In response to the Supreme Court's ruling that prevented most colleges from implementing affirmative action, the Biden administration released a list of suggestions aimed at encouraging institutions to adopt diversity.
Miguel Cardona, the Education Secretary, emphasized the importance of upholding equal justice and opportunity during a time of crisis. He noted that his grandfather was a sugarcane farmer from Puerto Rico. In response to this, the Department of Education and the Department of Justice have issued guidelines aimed at increasing diversity in higher education. One of these involves allowing students to discuss their experiences with race and how it affected them.
Although these guidelines are legally not binding, they can help schools and universities comply with the Supreme Court' rulings that found race-based factors in admissions to be unlawful. Cardona expressed his concerns about the dwindling number of minority students being admitted to colleges within states that have banned the practice.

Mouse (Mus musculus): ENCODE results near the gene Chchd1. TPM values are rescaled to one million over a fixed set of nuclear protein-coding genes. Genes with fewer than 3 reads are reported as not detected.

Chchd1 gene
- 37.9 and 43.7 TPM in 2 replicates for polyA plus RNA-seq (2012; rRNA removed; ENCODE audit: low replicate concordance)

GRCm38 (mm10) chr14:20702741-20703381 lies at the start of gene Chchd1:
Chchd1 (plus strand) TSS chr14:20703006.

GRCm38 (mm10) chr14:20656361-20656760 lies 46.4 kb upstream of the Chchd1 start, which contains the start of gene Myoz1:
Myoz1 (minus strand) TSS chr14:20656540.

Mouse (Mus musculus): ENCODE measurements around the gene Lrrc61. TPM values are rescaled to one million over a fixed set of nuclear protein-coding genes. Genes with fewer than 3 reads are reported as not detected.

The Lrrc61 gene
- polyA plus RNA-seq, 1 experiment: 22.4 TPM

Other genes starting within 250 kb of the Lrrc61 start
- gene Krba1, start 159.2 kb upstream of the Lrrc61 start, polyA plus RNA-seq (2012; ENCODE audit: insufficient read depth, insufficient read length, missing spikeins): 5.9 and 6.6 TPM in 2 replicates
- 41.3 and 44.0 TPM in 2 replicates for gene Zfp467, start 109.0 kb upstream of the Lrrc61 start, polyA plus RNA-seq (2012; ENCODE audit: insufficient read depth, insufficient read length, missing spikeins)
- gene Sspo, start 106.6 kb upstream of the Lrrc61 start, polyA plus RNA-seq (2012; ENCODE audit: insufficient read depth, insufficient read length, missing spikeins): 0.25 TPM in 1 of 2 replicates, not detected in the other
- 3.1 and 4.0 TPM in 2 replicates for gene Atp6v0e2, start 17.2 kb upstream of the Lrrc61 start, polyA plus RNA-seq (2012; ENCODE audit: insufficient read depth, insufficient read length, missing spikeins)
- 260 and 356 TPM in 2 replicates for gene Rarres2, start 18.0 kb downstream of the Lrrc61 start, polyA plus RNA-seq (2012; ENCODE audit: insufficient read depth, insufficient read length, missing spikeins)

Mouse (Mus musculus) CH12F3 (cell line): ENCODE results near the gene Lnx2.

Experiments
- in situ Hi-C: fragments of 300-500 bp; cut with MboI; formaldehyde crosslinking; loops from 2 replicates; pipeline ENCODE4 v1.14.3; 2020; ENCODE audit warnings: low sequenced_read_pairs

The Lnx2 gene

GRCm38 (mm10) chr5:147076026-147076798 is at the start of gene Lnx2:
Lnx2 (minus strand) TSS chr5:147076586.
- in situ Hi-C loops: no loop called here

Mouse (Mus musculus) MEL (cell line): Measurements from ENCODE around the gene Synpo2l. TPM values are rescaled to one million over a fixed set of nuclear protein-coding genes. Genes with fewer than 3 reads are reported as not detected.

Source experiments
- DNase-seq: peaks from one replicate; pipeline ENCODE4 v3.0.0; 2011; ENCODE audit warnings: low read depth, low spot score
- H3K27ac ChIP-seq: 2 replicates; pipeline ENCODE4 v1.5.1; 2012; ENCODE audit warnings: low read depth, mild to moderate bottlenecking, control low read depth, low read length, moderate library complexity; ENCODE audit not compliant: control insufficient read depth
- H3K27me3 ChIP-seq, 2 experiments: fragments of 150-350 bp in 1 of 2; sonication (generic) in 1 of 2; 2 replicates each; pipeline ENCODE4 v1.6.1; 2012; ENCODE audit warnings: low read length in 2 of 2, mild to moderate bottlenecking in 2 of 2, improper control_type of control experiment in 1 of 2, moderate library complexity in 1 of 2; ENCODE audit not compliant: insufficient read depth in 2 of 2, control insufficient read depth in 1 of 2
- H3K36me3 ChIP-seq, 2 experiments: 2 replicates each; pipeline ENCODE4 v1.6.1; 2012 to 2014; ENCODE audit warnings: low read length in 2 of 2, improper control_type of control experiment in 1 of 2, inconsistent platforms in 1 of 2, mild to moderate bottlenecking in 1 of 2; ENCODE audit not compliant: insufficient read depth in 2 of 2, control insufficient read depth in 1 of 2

Critics of the guidelines claim that they do not go far enough in addressing the concerns of the Supreme Court and that they undermine the court's ruling. They also believe that racial classifications are counterproductive and do not contribute to diversity. Some Republicans and Democrats are targeting certain practices, such as the use of legacy admissions and the admission of children of donors, as they maintain a class system and perpetuate discrimination.
The issue of race-based admissions is likely to be a major factor in the presidential campaign of 2024 as the White House tries to connect with voters who support this practice. A survey conducted by the Pew Research Center revealed that a majority of Americans disapprove of the practice, but support for it among Democrats.
Despite the Supreme Court ruling that prohibited most colleges from implementing racial quotas, the Biden administration's commitment to increasing diversity in education is still strong. Conservatives, on the other hand, claim that the guidelines undermine the concept of true diversity. The 2024 presidential campaign will likely see debates and discussions about these issues, as these are important to both the Democratic and Republican parties' constituents.